Champurrado

Champurrado is a chocolate version of the previously reviewed atole. Atole is often described as a masa-based porridge, sweetened with raw sugar (piloncillo). For my previous atole attempt, I relied on a Rick Bayless recipe and was slightly disappointed with the unexpectedly thin result. I stumbled across the recipes on the Latina Cocina and Hungry Sofia blogs and merged the two for this version of champurrado.

Ingredients:

  • 1 disc of Mexican chocolate (eg. Abuelita or Ibarra brands)
  • 1/2 large cone of piloncillo, chopped (sub. generous 1/2 cup brown sugar and 2 tsp. molasses)
  • 1 cinnamon stick
  • zest from 1/2 orange (I used a knife to shave zest in large chunks, to be removed during cooking.  A sharp knife is key to avoiding the bitter white pith.  Use a grater, and leave zest in champurrado if it proves troublesome.)
  • 2 cups water
  • 3/4 cup masa harina (eg. MaSeCa flour), reconstituted with 1 1/2 cups water
  • 2 cups milk

Steps:

  1. In medium pot, combine chocolate, piloncillo, cinnamon stick, orange zest and 2 cups water and simmer on medium-low heat for ~15 minutes until chocolate and sugar have melted.
  2. While ingredients are simmering, combine masa flour and water in a bowl and whisk until evenly combined with no lumps.
  3. Once chocolate/sugar mixture is finished, remove and discard cinnamon stick and orange zest (if in strips. If grated, proceed).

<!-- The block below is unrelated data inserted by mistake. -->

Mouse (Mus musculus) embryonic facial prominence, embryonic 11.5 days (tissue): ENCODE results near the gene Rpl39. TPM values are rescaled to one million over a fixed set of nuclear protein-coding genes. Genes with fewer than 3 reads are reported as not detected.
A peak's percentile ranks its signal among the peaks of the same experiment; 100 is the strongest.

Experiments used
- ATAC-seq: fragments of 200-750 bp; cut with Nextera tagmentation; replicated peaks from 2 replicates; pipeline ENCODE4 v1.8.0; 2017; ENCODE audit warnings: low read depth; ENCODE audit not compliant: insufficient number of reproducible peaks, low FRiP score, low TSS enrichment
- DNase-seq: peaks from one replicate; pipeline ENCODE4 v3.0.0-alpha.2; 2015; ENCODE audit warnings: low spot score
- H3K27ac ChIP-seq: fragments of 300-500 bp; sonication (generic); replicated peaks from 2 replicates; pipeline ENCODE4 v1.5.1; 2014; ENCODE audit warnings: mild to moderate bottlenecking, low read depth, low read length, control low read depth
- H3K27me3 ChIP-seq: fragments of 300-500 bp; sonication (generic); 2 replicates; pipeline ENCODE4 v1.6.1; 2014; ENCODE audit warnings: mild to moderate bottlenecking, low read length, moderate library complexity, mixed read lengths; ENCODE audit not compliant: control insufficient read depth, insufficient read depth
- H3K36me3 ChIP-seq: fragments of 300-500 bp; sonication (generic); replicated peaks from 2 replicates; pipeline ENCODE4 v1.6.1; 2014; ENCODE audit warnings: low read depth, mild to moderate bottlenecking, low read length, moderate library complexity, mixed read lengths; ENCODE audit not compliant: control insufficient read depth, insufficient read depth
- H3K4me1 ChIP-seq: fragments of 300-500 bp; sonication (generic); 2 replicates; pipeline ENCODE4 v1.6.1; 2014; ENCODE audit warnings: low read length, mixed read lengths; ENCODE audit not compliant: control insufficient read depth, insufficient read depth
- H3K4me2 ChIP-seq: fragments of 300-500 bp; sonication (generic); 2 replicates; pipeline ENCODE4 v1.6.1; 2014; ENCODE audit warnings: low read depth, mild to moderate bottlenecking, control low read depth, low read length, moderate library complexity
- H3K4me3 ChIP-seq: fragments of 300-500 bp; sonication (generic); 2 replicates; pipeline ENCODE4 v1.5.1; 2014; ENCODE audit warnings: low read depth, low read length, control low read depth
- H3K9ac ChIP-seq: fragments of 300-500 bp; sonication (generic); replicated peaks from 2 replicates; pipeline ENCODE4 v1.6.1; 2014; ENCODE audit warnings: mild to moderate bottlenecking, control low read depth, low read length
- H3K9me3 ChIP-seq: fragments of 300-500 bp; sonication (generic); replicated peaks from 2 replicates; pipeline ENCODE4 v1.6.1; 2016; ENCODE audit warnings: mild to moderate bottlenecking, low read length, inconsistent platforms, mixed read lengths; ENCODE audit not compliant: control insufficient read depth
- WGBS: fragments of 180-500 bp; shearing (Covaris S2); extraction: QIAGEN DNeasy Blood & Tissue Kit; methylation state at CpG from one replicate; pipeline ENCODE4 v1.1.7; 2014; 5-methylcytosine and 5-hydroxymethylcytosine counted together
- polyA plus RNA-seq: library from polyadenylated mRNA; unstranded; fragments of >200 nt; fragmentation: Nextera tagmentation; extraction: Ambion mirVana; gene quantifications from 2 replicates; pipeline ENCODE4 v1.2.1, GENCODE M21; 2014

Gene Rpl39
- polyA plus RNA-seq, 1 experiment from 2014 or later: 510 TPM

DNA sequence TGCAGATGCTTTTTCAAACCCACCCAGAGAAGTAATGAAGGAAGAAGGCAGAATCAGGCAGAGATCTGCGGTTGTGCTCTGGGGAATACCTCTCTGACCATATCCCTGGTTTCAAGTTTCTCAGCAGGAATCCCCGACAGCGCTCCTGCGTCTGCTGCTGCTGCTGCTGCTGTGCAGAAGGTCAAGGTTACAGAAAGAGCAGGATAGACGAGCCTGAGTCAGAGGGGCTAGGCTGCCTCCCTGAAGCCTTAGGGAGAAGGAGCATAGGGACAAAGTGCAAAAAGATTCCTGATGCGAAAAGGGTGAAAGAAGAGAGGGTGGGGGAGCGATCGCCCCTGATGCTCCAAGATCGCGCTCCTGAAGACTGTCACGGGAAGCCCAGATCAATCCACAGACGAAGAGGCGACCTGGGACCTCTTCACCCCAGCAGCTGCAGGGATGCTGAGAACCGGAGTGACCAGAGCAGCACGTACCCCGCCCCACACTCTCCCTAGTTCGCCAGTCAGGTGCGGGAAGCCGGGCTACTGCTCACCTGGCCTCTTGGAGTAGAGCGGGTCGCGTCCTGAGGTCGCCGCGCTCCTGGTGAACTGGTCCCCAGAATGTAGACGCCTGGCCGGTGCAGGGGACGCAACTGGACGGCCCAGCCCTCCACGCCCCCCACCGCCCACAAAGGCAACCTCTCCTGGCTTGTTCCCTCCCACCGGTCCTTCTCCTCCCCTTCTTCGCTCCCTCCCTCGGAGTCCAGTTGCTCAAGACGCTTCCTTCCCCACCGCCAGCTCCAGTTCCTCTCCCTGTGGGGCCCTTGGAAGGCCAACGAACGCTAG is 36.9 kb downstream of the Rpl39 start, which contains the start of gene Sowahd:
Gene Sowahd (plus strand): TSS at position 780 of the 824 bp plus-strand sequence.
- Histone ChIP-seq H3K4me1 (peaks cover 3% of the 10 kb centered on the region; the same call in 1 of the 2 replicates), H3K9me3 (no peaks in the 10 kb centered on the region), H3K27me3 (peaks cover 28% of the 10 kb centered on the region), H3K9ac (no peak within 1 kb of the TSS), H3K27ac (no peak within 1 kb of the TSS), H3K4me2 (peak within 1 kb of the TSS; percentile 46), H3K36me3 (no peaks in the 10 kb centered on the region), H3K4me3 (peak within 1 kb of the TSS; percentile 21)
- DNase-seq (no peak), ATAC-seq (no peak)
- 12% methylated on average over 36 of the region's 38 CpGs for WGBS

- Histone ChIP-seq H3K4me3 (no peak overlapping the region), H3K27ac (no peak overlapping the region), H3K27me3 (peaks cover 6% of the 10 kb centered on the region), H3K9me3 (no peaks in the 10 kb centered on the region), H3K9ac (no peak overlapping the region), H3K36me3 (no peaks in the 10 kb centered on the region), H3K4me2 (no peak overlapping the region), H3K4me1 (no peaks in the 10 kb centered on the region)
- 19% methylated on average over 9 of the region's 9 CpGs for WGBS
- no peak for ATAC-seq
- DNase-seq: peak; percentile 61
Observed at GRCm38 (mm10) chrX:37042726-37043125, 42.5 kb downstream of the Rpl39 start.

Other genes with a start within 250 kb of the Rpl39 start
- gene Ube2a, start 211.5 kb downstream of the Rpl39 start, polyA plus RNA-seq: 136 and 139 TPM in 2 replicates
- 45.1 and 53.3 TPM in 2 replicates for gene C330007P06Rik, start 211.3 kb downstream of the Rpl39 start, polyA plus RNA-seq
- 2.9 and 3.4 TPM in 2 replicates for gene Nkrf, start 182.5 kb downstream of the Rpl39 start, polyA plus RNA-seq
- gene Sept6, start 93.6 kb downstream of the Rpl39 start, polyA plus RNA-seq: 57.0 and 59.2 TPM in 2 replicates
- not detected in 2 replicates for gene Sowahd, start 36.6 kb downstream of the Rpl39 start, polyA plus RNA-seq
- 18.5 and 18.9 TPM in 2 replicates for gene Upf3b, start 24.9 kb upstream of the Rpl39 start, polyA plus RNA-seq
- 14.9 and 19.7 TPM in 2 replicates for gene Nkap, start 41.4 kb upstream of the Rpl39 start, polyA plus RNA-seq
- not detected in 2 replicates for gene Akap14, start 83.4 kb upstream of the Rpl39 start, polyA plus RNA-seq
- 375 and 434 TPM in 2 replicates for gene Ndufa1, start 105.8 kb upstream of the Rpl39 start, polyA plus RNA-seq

4. Add the masa mixture to pot along with the milk and bring to temperature, whisking to prevent clumping as it cooks.
  5. When mixture begins to gently simmer, remove from heat and serve in a mug.

The consistency of this was pretty much exactly what I was aiming for.  Thick, porridge-like, coats your tongue, with the bonus of being rather filling.  It also takes a long time to cool, so drink slowly and enjoy examining the layers of flavor. The orange zest, cinnamon, corn, chocolate… But this isn’t a light, before-bed drink.  Having this after a sizable dinner, along with a bowl of fruit (in this case, the leftover orange with some papaya, a squirt of lime and some chile powder) might send you to bed groaning.  But it is delicious, if a tad overly sweet.  Next time, I’ll cut the sugar by 1/3, and serve it in my smallest mug, instead of my largest.

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